My visit at legalhistoryblog is drawing to a close (perhaps Mary fears that I'll never leave!), but Dan Filler's post over at thefacultylounge on why we teach the death penalty (one hypothesis is that profs find it interesting) and this morning's New York Times story on the shifting fortunes of The Great Gatsby (it's at a high part of the sine curve right now, up from near obscurity in the 1950s0) reminds me that what's in fashion changes over time.
So why does seemingly every high school student read The Great Gatsby? Well, in part because Robert Redford played him the 1974 movie. Rather similar to the renaissance of Herman Melville's Billy Budd. I take it Billy Budd (which wasn't published until the twentieth century--the profits from sales when it was in copyright went to Harvard's History of American Civilization Program, I am told) was popularized in legal circles by Robert Cover's Justice Accused. (I might have thought that Cover would also use Harriet Beecher Stowe's obscure Dred: A Tale of the Great Dismal Swamp for the same purpose: to tell the conflicts that judges get into between their antislavery feelings and the proslavery law. And I'm increasingly thinking that there's a pretty important story to tell about proslavery judges (like Henry Lumpkin of Georgia) who reach antislavery results.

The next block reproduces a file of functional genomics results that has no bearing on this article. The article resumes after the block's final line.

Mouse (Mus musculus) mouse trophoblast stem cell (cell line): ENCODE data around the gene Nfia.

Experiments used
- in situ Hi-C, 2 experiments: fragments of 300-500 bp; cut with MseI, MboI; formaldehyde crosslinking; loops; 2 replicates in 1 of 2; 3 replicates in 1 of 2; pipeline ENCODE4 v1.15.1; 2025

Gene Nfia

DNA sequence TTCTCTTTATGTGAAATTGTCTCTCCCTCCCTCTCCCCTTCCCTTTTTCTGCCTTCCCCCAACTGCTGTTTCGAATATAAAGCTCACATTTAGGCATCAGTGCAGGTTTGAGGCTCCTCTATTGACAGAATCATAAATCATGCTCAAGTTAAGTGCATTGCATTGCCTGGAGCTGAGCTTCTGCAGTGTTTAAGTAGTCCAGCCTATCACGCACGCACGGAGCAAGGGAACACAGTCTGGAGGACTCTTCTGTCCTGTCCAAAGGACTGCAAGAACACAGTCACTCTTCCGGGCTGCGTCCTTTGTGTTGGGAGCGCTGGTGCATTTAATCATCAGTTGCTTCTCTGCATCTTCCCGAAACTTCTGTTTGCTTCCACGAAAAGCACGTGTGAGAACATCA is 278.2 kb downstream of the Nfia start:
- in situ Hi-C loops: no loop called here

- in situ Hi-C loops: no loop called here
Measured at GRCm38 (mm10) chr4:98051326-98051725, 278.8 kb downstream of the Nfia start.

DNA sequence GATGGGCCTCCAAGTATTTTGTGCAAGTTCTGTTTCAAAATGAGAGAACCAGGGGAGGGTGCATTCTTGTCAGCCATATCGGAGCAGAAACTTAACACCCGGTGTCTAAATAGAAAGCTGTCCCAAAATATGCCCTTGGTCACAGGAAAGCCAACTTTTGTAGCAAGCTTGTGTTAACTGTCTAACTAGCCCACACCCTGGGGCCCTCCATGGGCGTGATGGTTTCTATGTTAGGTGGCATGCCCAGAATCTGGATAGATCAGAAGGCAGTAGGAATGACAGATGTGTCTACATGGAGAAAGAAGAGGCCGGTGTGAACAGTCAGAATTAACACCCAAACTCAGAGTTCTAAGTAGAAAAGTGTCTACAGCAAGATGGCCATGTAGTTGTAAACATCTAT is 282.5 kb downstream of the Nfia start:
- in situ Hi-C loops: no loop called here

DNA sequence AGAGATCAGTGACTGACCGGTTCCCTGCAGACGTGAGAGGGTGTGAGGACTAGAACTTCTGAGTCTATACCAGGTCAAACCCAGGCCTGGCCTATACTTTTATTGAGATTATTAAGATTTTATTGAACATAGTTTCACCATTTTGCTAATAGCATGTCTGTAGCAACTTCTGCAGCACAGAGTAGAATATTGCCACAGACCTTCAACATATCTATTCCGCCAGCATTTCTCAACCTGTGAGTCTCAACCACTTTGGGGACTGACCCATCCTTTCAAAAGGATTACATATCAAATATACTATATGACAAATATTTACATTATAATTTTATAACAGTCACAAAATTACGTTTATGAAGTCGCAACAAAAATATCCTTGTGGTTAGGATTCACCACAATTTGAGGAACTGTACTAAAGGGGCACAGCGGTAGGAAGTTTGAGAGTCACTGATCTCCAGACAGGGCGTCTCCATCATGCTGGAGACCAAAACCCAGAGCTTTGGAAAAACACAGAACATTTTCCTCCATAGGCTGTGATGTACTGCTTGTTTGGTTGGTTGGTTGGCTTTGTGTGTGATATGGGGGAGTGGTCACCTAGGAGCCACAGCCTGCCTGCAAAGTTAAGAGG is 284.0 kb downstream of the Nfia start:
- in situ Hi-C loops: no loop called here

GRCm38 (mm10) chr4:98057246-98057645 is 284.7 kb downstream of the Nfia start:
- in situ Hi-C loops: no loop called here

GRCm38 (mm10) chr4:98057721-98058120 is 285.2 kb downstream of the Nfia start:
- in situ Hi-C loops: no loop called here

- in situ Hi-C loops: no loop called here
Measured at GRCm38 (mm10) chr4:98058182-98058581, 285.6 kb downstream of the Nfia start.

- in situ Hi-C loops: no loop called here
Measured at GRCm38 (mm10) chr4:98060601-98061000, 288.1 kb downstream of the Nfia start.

All this causes me to wonder what other literature is out there waiting to be discovered, particularly what other literature is out there waiting to tell us something about jurisprudence. Couple of suggestions (all from the nineteenth century) are Catharine Sedgwick's Clarence, James Fenimore Cooper's trilogy on the anti-rent movement, and Nathaniel Beverly Tucker's George Balcombe.